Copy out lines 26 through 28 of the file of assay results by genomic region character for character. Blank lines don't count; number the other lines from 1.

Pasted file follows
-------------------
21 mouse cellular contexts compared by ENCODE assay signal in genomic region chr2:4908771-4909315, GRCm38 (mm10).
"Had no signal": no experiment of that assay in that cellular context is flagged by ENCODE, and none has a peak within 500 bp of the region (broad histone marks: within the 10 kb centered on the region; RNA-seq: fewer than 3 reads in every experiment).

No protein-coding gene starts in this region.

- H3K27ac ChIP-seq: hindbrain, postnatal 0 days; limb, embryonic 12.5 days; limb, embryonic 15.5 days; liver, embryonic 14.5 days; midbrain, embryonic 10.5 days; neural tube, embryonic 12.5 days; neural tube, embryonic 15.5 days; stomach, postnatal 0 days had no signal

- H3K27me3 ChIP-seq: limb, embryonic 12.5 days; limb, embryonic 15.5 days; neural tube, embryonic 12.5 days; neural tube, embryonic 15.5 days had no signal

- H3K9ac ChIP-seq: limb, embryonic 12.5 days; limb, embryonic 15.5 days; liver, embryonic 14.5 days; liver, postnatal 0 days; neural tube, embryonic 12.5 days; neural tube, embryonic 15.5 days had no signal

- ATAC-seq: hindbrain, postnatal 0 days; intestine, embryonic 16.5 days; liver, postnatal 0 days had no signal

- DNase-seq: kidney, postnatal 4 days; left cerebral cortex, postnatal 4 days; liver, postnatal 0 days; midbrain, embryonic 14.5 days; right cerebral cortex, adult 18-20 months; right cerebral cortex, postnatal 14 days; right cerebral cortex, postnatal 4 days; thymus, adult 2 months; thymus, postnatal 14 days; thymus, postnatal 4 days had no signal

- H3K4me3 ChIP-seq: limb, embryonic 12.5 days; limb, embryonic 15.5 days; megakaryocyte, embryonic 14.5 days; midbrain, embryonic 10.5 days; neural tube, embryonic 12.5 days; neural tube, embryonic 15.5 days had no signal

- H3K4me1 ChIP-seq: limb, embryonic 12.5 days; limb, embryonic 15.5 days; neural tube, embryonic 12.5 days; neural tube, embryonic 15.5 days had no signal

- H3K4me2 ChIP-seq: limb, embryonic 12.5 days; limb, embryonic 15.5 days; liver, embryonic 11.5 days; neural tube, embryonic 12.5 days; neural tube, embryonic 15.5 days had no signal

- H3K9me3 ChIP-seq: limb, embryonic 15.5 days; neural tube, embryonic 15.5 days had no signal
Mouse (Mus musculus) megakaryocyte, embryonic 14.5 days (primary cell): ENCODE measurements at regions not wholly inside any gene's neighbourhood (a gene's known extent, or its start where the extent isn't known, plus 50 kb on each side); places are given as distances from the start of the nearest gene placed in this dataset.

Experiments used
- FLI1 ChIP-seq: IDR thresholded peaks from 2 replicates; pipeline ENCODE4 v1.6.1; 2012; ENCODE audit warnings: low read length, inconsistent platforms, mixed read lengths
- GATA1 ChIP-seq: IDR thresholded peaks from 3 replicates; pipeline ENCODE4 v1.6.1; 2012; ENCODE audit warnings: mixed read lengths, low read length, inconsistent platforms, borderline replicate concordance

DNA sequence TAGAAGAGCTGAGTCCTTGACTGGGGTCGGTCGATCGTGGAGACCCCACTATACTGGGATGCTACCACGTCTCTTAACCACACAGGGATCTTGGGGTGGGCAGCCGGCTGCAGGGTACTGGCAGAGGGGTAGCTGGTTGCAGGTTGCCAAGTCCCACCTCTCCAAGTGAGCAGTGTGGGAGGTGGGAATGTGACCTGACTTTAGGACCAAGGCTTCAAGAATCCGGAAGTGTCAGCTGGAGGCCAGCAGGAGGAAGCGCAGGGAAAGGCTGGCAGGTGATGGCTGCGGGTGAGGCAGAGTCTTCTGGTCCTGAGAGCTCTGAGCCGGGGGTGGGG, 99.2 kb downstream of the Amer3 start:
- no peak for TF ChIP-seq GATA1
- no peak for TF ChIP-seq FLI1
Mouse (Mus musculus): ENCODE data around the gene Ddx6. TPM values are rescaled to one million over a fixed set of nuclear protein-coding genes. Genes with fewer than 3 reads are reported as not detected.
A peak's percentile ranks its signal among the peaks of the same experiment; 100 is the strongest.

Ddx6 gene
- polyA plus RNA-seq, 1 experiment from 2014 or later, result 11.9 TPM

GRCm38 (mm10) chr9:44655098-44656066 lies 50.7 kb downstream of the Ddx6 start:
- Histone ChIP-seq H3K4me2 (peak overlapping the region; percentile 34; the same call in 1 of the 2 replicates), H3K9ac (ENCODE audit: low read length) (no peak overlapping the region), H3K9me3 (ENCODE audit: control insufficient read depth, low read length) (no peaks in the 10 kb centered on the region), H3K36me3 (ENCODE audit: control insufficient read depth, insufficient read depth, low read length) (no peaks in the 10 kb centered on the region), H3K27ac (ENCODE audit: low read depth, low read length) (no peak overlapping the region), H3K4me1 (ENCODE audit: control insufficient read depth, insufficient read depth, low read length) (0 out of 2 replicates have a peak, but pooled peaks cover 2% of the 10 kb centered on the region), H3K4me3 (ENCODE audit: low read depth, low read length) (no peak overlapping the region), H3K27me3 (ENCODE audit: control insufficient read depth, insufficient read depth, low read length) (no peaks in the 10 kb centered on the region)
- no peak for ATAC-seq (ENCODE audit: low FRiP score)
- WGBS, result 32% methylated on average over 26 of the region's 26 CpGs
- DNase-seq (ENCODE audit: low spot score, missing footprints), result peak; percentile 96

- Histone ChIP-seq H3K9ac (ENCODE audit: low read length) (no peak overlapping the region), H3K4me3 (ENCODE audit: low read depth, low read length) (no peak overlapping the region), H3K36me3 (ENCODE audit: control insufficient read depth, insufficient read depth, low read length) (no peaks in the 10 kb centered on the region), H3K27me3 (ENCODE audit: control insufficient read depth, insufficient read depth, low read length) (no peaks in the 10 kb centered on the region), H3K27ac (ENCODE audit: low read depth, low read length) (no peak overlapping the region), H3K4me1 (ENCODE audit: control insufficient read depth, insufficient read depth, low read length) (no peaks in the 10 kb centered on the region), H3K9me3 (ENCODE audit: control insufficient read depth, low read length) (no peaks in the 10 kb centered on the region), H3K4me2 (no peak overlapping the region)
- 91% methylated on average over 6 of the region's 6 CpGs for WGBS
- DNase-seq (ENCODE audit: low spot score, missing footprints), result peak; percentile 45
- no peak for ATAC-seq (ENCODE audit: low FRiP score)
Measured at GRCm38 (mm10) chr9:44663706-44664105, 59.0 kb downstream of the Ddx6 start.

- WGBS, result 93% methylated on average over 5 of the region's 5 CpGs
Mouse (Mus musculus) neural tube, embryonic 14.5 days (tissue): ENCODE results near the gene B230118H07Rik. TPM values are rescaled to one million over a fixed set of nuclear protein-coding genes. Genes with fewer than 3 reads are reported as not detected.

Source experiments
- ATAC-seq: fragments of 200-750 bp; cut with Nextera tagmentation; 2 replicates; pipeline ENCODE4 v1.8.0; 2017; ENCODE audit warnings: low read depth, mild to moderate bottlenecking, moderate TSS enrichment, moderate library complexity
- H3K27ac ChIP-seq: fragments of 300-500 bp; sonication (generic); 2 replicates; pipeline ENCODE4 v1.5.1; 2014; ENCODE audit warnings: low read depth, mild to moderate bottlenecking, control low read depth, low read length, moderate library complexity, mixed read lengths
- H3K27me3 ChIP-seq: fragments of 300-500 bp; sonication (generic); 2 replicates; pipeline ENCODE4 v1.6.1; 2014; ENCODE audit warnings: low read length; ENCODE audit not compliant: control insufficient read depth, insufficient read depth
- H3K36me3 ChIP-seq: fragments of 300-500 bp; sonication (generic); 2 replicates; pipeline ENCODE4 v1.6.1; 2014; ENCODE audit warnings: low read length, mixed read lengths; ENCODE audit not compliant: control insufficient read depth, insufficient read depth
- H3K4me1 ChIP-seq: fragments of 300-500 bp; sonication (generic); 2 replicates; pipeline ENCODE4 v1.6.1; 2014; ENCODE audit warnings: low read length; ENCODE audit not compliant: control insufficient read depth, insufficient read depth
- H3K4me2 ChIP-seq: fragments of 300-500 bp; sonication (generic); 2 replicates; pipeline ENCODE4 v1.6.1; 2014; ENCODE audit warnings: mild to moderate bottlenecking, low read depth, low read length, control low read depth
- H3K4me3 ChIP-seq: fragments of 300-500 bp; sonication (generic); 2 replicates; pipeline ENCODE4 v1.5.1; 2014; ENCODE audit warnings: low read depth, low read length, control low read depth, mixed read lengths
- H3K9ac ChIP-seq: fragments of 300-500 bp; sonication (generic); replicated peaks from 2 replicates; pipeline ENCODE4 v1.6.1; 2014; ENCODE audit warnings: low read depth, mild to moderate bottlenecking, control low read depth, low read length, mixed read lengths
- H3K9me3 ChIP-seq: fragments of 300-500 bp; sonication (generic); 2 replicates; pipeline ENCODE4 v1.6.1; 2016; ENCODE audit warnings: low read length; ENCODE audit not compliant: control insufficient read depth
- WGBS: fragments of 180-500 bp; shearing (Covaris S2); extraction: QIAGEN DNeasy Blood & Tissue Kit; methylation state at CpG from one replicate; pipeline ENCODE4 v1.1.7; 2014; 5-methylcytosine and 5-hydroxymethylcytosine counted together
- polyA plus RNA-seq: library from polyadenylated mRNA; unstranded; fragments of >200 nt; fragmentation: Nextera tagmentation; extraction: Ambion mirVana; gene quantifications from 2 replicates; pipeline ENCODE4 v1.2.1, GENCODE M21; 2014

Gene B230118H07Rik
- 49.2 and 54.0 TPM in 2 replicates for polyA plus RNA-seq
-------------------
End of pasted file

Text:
- no peak for ATAC-seq (ENCODE audit: low FRiP score)
- WGBS, result 32% methylated on average over 26 of the region's 26 CpGs
- DNase-seq (ENCODE audit: low spot score, missing footprints), result peak; percentile 96